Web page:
The Road to Woodstock
The behind-the-scenes story of the 1969 Woodstock Festival, co-written with festival producer Michael Lang.
August 15, 1969. Richie Havens, the first act of the Woodstock Music and Art Fair, takes the stage and welcomes a crowd of several hundred thousand to the green fields of Max Yasgur’s farm—which is quickly becoming the second largest city in New York State. People are dancing, imbibing, meeting, and helping the ever-increasing stream of new neighbors set up camp.
Beyond the fields, the roads are jammed with cars and people, some of whom have been traveling for days to reach the festival site. Havens enthusiastically delivers folk-blues standards and Beatles songs, then begins to improvise, riffing on the refrain “Freedom.” Freedom is at the heart of the harmony of this landmark cultural event—along with brotherhood, love, and peace. The next three days are the realization of months and years of dreaming and planning, the result of miracles and crises and coincidences.
The story of the festival begins with Michael Lang, a kid out of Bensonhurst, Brooklyn, who liked to smoke a joint and listen to jazz and who eventually found his way to Florida, where he opened a head shop and produced his first festival—Miami Pop, featuring Jimi Hendrix, Frank Zappa, and others. In the late sixties, after settling in Woodstock, he began to envision a music and arts festival where folks could come and stay for a few days amid therural beauty of upstate New York. The idea crystallized when Lang talked it over with Artie Kornfeld, a songwriter and A & R man, and with two other young men they formed Woodstock Ventures. They booked talent from Janis Joplin and the Who to the virtually unknown Santana and Crosby, Stills and Nash; won over agents and promoters; broughtin the Hog Farm commune to set up campgrounds; hired apeacekeeping force; took on fleets of volunteers; appeased the Yippies; and were run out of one town and found anothersite weeks before the festival.
On the ground with the talent, the townspeople, and his handpicked crew, Lang had a unique and panoramic perspective of the festival. Enhanced by interviews with others who were central to the making of the festival, The Road to Woodstock tells the story from inspiration to celebration, capturing all the magic, mayhem, and mud in between.
“At Woodstock I saw a collective adventure representing something that
still holds true today. When the Berlin Wall came down, Woodstock was there. When Mandela was liberated, Woodstock was in there. When we celebrated the year 2000, Woodstock was in there. Woodstock is still every day.”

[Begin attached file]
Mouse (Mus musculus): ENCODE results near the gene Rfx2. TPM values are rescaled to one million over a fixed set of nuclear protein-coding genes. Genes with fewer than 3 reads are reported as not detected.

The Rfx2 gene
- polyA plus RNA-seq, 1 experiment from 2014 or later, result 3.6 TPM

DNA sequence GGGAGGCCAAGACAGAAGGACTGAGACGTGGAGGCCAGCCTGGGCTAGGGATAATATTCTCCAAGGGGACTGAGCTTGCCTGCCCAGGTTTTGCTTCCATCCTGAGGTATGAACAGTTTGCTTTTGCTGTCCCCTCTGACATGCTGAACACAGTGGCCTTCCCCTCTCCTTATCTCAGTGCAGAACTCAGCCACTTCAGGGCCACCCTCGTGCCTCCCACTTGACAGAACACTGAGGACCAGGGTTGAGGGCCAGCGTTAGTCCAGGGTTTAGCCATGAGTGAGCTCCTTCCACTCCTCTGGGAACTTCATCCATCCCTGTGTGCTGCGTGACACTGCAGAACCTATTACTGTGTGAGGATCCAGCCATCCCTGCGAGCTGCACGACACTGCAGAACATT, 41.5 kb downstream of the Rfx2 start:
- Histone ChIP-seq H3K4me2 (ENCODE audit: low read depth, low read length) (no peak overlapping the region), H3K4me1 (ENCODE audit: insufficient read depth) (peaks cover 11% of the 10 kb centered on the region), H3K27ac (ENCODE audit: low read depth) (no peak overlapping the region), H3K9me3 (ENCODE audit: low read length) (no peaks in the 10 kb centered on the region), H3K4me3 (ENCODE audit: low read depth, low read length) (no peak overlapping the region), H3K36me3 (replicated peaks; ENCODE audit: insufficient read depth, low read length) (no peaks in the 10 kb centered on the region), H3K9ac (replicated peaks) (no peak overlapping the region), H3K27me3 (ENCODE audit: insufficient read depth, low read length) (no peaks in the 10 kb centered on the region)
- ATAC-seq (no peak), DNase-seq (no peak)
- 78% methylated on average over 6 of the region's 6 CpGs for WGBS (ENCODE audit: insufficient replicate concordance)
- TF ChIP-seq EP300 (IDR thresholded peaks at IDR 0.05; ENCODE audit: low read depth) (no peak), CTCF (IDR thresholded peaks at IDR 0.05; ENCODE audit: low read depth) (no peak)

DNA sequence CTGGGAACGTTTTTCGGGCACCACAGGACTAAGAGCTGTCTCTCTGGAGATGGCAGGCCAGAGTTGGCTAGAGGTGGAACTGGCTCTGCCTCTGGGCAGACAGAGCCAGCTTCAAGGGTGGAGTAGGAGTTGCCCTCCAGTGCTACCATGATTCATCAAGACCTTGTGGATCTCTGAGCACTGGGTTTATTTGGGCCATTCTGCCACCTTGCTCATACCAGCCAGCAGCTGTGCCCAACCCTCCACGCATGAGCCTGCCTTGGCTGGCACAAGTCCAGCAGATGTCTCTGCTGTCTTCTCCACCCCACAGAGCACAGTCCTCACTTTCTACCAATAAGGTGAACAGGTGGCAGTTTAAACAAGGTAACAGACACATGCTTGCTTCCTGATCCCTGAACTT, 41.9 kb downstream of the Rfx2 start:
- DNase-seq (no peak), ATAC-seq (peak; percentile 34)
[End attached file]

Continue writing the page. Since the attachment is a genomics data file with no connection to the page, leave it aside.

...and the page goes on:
— Carlos Santana
“Reading this inimitable account of how Woodstock really came to pass makes the Manhattan Project seem like whippin’ up one of my Mom’s custard pies. Not only does Michael Lang set the record straight, he and Holly George-Warren will knock you out and once again make you wish that you were there.”
President of the Rock and Roll Hall of Fame and Museum
“Lang presents the Woodstock story in an easygoing fashion, while George-Warren collects the interviews (both new and archival) that appear throughout the book. We hear from Carlos Santana, Richie Havens and Abbie Hoffman, among others. Set designer and last-minute MC Chip Monck and head of security Wesley Pomeroy are excellent additions, helping to boil the business of the festival down to its human core.” — Los Angeles Times
“Lang offers a vivid and lively account of those hectic and historic three days that encapsulated --and have become shorthand for--the counterculture of the era. The shelf of books about Woodstock is groaning, but Lang’s is the best fly-on-the-wall account, tantamount to having had a backstage pass to an iconic event.” — New York Post
“Lang’s book is invaluable…[he] wraps up his cinematic reminiscing by taking a seminal thread from Woodstock’s history—Jimi Hendrix’s breathtaking interpretation of “The Star Spangled Banner”—and linking its poignancy to what some have called the 21st century Woodstock moment: the day Barack Obama became the first black president.” — USA Today
“Totally rocking firsthand account of Woodstock…In addition to providing an engaging record of the sights and sounds of the festival, Lang offers an in-depth look at the business behind the creation and execution of the event that all but defined the late 1960s….The author is a generous raconteur with a good memory for specifics, but what elevates this book above the level of most rock memoirs is the inclusion of voices other than Lang’s—including scenesters and key Woodstock players like Jimi Hendrix, Roger Daltrey, Pete Townshend, Jerry Garcia, Abbie Hoffman, John Sebastian, Greil Marcus and Wavy Gravy….Well-written, informative and tons of fun, Lang’s book will be appreciated by rockers and musicologists of all ages.” — Kirkus Reviews
"Authoritative." - The New York Times